Favorite Photos From Descanso Gardens, December 2018!

Purple Flowers
All Photos By Gail

On my last full day in California, I spent a couple of late afternoon hours strolling through the very beautiful Descanso Gardens, a 150-acre botanical garden located in the La Cañada Flintridge area of Los Angeles. The daylight was already starting to fade, but I got some good shots of the many varieties of gorgeous flowers that are still blooming even in late December. Enjoy!

Camellia Bush

Descanso is well-known for their signature pink Camellias, of which there are numerous varieties.

Pink and White Camellia

Of course, I love anything that is pink. This one has a tiny wound on one petal, but its beauty is unspoiled.

Pink Camellia

Pink and White Camellia

You would almost think you are in Hawaii when you see flowers like this!

Prismatic Star

For the Holiday season, Descanso hosts a special evening event called Enchanted Forest of Light, which competes with the numerous Chinese Lantern Festivals going on at the LA Zoo, the LA Arboretum, and elsewhere. This prismatic star is just one of the many added features that help to transform the nighttime garden into fantasy wonderland for this always sold-out event!

Prismatic Shape in Garden

I’m guessing that this prism is illuminated from within once the sun sets.

Red and Peach Roses

While the beds are not necessarily lush at this time of year, the Roses are still in bloom and looking good!

Red and White Rose

Pale Pink Rose

I love how the petals of this delicate pink bloom are almost transparent.

African Daisy

This flower is called an African Daisy.

Yellow Snapdragon

These Yellow Snapdragons have a tiny visitor!

Yellow Chrysanthemums

Yellow Chrysanthemums!

Red Thistle

Red Thistles – gorgeous!

Daffodils

Daffodils!

Pink Berries

I don’t know the proper name of this tropical-looking plant with its tiny pink berries, but I have seen one like it at the NYBG in the Bronx.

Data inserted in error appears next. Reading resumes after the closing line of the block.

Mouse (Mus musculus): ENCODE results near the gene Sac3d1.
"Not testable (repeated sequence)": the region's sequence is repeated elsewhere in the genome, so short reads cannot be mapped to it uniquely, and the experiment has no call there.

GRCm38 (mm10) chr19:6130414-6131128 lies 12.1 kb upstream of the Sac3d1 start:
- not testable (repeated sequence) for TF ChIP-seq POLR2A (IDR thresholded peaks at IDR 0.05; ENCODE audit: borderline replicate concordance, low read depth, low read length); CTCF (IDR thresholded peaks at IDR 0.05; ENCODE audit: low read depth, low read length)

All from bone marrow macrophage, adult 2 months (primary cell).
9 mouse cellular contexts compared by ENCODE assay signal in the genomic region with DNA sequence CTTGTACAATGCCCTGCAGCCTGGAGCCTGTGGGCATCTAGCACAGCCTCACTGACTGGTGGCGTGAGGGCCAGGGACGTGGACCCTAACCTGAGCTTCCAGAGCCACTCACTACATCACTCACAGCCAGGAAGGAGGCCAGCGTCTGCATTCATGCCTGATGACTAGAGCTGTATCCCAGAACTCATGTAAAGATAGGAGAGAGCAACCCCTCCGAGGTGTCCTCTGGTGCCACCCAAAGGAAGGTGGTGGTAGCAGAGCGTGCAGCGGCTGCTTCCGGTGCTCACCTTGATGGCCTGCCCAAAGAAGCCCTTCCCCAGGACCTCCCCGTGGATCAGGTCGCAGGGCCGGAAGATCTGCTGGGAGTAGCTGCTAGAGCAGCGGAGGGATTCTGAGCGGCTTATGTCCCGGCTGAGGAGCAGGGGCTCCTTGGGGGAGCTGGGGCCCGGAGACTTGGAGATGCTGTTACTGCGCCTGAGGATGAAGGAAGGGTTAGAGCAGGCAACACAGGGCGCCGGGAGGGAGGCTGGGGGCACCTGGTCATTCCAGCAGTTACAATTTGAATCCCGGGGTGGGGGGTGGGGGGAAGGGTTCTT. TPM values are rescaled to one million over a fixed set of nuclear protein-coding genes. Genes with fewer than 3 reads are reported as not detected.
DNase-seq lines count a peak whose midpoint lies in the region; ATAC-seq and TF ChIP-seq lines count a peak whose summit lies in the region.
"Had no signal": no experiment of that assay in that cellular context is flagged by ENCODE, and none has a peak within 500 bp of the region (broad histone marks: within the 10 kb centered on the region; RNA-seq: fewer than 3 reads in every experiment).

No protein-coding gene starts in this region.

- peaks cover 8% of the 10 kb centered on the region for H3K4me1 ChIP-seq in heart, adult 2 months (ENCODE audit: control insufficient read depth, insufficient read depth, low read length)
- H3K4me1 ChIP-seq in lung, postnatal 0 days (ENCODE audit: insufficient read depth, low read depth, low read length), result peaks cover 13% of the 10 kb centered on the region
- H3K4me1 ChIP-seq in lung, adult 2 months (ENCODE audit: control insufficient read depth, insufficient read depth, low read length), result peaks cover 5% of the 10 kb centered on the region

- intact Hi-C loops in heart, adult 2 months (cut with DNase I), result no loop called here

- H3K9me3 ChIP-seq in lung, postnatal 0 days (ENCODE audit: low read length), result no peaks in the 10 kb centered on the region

Blue Purple Iris

Purple Irises!

Descanso Gardens is Located at 1418 Descanso Drive, La Cañada Flintridge, CA 91011.

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Eye On Design: Beaded Vest By Marcus Amerman

Beaded Vest
All Photos By Gail

This elaborately Beaded Vest (2013) was inspired by the catalogs for the Burpee Seed Company, an online purveyor of gardening supplies. Whereas much Native American beadwork features flat, abstract designs, Marcus Amerman (Choctaw, Born 1959) stitches each bead individually, alternating colors to create three-dimensional effects. The result is vivid imagery that leaps off the surface and defies our expectations of the medium.

Beaded Vest

Although the realism and commercial source of Amerman’s imagery are nontraditional, floral imagery has a long history within Native North American beadwork as an art form and a symbol of cultural resilience. Floral imagery emerged as a mainstay of beadwork during the fur trade, when beaded horse gear, bags, and clothing found a ready market among non-Native traders and settlers. As Native groups were disrupted and displaced by expansion, disease and war, floral imagery retained symbolic meaning known only to tribes, forming a visual language capable of surviving the destructive forces of empire.